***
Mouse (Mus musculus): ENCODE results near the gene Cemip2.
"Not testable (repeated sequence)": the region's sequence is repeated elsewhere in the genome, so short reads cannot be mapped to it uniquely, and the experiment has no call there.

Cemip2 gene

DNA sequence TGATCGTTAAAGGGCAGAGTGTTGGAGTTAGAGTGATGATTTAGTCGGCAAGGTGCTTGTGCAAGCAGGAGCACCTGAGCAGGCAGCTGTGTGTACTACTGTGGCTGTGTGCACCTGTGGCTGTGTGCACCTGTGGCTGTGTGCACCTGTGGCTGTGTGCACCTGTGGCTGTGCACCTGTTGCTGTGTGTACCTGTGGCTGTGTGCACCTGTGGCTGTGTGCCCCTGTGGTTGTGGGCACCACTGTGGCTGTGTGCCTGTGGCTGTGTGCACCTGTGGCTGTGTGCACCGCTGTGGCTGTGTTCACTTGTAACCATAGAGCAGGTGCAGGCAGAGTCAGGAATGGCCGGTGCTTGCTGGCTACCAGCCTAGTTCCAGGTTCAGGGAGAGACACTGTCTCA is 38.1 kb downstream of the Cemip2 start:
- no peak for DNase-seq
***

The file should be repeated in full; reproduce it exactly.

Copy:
Mouse (Mus musculus): ENCODE results near the gene Cemip2.
"Not testable (repeated sequence)": the region's sequence is repeated elsewhere in the genome, so short reads cannot be mapped to it uniquely, and the experiment has no call there.

Cemip2 gene

DNA sequence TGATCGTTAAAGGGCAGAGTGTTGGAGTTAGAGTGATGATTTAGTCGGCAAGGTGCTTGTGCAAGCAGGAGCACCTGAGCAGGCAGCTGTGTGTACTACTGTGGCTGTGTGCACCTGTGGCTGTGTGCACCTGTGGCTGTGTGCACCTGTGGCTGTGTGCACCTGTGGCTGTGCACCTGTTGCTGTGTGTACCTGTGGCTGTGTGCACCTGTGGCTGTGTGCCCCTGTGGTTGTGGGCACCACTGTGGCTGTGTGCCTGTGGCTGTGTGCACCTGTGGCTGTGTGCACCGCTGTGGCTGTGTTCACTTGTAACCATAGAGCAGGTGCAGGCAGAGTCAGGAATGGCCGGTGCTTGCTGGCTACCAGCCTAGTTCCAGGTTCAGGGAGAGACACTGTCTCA is 38.1 kb downstream of the Cemip2 start:
- no peak for DNase-seq